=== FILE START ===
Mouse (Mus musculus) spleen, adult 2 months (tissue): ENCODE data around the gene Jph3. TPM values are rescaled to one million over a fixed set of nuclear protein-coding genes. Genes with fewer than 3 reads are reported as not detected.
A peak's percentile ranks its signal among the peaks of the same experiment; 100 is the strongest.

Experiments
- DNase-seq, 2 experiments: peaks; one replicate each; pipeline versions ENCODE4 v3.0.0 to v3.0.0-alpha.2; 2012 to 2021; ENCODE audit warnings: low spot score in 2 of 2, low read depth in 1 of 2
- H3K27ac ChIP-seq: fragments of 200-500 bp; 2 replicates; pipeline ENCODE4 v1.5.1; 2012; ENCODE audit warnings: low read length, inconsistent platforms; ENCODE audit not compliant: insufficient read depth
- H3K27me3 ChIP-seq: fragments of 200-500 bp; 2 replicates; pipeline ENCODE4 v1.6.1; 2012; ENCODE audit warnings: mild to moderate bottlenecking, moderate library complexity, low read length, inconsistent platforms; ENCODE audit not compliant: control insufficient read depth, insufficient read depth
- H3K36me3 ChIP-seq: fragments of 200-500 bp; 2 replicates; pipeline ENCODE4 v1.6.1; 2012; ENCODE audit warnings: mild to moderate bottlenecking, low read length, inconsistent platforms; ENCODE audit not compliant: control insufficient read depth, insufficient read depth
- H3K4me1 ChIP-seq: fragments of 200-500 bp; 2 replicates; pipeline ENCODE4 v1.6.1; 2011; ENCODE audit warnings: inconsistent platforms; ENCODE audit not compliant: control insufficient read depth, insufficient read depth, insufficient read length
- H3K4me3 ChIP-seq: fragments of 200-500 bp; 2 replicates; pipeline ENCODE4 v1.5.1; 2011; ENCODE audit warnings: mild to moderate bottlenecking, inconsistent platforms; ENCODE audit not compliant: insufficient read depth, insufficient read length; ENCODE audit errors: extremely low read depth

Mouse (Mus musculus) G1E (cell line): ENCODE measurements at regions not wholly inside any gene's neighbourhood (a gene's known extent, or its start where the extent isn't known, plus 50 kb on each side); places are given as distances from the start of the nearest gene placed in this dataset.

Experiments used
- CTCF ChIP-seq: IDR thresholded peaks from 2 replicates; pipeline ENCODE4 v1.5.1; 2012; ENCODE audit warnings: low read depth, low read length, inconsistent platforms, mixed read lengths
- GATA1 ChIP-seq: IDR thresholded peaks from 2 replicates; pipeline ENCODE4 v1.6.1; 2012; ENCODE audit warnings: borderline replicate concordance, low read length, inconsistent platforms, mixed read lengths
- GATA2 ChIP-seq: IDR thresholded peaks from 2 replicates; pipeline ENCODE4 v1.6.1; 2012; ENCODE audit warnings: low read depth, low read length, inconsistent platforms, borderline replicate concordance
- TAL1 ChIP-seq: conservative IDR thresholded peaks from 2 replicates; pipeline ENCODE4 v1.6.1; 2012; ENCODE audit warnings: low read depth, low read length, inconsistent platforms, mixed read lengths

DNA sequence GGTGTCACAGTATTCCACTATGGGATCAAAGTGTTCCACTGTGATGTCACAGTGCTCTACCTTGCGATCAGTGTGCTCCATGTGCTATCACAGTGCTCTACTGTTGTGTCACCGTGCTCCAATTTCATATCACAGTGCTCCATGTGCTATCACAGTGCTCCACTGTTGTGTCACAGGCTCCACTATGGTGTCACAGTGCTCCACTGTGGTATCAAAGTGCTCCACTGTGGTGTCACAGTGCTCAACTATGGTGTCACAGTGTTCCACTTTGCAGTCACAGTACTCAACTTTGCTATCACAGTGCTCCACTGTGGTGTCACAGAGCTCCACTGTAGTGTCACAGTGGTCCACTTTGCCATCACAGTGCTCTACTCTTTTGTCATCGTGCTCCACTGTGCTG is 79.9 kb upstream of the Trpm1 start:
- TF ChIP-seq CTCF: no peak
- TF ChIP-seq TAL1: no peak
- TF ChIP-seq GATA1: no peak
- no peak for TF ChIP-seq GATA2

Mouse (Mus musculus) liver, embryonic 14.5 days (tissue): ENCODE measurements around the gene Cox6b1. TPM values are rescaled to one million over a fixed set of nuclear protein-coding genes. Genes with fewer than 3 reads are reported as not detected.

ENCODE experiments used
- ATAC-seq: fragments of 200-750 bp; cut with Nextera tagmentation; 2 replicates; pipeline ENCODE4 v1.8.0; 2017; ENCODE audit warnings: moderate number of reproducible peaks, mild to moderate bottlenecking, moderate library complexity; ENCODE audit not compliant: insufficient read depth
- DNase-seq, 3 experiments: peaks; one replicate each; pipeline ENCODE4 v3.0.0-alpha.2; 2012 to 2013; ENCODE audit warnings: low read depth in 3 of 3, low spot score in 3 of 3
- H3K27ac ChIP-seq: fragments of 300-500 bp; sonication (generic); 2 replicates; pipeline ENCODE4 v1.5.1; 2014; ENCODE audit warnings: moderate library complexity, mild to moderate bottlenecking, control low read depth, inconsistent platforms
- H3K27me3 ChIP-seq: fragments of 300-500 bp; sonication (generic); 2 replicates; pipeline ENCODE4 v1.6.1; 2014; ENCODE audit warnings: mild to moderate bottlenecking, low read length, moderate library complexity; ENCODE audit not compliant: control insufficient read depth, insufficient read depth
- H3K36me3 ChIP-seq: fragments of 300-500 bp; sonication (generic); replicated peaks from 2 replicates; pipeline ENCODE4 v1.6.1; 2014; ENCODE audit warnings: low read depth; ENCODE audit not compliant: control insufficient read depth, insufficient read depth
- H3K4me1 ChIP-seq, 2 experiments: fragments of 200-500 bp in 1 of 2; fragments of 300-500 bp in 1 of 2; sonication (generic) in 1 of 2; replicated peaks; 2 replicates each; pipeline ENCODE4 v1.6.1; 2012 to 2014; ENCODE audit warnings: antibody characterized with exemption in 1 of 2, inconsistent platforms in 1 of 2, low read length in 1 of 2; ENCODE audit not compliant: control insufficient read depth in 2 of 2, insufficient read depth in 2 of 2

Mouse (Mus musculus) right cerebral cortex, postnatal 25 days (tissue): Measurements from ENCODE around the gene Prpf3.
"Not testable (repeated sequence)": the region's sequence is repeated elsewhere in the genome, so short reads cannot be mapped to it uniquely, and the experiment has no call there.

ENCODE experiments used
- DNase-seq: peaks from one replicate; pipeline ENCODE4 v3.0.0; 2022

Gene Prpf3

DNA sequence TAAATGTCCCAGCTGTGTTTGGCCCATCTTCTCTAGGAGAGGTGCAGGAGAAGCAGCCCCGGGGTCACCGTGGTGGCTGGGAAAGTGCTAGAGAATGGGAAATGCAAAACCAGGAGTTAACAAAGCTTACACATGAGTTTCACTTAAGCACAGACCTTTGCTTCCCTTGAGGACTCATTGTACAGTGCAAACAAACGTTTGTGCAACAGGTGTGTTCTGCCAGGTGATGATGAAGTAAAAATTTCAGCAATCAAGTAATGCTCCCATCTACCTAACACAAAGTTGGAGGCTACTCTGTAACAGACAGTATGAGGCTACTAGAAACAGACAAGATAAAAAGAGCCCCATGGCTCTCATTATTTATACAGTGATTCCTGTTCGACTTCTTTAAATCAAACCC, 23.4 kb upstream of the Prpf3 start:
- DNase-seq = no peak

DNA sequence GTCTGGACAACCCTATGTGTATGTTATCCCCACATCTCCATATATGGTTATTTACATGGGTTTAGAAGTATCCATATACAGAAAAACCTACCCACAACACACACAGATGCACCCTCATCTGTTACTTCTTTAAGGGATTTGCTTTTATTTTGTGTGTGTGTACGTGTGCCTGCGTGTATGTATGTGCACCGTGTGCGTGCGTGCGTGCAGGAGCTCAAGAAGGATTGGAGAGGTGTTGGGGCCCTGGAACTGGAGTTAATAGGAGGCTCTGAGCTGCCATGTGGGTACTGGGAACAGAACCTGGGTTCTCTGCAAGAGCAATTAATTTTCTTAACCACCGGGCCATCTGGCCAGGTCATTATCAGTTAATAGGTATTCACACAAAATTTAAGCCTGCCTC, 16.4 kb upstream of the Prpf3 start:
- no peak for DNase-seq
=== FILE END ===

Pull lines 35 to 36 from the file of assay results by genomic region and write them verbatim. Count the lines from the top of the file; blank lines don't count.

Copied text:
- DNase-seq = no peak

DNA sequence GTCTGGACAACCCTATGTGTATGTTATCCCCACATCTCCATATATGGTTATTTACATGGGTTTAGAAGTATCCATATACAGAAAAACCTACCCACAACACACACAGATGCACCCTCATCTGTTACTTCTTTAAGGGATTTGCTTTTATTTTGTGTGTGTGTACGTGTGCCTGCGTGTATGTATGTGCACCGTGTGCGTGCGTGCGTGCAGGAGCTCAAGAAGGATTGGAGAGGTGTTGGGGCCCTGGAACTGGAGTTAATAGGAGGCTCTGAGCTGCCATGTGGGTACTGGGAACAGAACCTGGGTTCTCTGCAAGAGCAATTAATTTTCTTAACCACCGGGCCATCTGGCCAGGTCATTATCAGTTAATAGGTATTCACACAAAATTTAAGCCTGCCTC, 16.4 kb upstream of the Prpf3 start: